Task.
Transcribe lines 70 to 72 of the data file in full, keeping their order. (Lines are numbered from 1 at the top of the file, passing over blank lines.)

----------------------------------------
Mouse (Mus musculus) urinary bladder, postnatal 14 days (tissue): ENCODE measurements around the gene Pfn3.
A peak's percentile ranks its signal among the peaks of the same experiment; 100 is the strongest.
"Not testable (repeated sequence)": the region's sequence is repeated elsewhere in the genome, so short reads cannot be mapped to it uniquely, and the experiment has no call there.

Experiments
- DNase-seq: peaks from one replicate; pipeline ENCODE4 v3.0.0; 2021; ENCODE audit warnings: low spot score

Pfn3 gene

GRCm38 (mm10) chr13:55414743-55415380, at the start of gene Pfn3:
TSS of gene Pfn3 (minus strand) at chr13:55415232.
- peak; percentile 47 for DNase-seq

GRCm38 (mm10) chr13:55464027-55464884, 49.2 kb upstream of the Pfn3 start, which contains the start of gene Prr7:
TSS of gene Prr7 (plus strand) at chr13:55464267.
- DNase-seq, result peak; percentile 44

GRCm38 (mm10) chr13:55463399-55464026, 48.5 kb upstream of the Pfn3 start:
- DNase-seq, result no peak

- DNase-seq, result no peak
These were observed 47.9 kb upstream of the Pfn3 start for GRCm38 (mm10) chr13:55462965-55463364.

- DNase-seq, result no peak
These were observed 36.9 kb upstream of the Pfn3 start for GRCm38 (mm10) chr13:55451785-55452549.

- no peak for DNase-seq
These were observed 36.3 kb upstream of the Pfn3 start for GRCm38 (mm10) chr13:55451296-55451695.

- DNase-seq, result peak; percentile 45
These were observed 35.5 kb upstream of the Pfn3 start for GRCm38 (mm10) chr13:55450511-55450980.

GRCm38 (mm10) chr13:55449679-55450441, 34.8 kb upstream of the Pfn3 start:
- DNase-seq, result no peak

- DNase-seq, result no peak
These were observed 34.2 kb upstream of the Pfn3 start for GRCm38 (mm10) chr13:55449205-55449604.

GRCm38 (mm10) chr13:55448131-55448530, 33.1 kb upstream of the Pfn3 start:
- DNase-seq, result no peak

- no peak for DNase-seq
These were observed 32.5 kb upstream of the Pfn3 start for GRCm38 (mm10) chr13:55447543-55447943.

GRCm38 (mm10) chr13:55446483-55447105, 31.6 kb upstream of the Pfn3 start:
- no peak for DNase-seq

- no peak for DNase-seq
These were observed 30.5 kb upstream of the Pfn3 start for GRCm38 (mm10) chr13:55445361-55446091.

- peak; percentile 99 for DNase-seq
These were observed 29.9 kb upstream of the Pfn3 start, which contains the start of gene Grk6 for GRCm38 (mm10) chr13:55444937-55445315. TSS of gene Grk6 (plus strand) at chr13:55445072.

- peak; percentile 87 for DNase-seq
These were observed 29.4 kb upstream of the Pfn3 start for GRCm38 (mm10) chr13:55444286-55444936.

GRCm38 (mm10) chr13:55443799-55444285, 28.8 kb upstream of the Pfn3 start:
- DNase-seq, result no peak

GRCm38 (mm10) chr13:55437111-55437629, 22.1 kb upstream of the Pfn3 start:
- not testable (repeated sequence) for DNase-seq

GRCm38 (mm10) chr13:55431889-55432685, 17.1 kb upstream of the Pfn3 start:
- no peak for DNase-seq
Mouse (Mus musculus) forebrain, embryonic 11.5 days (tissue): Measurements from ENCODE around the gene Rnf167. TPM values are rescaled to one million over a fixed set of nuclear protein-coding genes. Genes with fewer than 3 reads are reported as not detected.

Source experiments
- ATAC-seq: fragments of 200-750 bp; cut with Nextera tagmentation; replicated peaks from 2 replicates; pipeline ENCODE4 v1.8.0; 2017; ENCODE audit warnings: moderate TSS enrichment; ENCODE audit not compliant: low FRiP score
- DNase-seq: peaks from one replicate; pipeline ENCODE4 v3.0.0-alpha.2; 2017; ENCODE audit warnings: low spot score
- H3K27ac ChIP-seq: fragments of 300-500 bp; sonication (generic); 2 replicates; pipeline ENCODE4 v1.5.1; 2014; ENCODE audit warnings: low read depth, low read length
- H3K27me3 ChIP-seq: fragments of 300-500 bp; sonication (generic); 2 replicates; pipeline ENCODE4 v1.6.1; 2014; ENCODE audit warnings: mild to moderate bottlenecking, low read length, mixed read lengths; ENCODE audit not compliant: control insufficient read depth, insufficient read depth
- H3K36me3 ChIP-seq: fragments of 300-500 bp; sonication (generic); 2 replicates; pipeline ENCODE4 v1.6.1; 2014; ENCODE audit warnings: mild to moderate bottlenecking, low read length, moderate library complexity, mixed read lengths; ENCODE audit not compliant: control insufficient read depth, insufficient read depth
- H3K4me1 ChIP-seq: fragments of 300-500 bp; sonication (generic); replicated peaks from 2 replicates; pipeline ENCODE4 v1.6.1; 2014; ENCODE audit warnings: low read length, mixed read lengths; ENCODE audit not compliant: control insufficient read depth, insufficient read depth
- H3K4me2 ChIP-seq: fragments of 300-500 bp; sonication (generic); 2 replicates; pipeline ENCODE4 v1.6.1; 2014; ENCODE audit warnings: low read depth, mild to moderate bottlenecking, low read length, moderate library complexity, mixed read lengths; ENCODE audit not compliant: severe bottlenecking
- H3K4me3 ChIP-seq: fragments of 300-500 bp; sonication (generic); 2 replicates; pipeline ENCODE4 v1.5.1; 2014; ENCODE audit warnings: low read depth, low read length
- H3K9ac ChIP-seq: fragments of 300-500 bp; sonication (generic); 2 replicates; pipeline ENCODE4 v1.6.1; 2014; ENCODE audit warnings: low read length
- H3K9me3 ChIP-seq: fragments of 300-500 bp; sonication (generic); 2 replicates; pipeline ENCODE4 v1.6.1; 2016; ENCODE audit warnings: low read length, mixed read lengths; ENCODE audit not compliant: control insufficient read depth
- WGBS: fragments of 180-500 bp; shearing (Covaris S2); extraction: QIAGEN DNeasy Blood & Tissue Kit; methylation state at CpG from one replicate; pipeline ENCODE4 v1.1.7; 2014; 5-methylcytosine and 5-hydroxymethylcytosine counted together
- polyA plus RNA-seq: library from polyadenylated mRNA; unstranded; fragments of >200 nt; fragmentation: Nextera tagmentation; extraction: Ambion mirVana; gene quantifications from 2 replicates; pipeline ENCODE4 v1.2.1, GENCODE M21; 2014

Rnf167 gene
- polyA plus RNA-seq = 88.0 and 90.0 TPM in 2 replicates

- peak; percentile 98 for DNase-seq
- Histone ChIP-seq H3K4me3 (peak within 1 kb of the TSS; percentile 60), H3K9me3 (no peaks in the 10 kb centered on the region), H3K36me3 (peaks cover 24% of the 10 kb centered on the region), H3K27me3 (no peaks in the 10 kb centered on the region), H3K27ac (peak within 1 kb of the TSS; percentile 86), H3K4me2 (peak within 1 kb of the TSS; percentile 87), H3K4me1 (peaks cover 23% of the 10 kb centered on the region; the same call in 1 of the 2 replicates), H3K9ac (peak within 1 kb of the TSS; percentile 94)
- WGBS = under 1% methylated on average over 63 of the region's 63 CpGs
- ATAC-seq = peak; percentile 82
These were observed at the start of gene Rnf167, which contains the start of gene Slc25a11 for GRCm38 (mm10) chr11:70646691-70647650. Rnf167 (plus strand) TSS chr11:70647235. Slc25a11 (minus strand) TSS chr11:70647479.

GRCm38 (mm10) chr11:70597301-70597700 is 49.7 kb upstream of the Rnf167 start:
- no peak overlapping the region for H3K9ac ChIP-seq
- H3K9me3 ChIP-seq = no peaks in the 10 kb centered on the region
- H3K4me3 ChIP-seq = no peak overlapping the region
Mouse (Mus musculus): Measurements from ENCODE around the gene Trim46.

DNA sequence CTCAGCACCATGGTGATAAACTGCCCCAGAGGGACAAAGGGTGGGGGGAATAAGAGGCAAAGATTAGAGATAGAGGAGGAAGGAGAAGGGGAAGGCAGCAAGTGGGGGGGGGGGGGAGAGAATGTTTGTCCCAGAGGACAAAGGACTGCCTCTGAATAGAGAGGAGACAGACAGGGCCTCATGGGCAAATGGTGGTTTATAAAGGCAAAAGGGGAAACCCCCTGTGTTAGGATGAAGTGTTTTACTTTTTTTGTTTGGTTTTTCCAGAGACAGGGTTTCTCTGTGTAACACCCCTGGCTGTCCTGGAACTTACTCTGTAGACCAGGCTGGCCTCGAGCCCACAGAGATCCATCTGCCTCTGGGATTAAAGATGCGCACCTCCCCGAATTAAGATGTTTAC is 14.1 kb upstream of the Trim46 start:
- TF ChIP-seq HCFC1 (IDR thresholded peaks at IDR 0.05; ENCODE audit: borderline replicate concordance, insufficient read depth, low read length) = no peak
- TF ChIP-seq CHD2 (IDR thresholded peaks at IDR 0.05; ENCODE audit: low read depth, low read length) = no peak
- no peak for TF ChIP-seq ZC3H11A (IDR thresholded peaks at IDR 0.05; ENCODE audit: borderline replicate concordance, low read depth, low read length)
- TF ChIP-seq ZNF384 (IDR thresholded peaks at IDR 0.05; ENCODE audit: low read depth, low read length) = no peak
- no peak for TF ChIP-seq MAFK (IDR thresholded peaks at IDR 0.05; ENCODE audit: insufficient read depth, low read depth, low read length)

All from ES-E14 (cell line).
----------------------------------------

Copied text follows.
Mouse (Mus musculus): Measurements from ENCODE around the gene Trim46.

DNA sequence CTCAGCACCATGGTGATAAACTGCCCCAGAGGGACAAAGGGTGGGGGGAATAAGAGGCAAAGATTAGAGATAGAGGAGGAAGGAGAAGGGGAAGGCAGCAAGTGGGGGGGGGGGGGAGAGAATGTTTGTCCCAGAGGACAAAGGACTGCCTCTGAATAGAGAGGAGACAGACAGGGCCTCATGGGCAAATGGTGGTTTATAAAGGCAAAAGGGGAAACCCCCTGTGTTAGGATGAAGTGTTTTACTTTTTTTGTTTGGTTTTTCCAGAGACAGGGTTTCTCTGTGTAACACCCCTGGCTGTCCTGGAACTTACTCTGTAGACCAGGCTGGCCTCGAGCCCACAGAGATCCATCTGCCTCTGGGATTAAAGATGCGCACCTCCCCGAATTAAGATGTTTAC is 14.1 kb upstream of the Trim46 start:
- TF ChIP-seq HCFC1 (IDR thresholded peaks at IDR 0.05; ENCODE audit: borderline replicate concordance, insufficient read depth, low read length) = no peak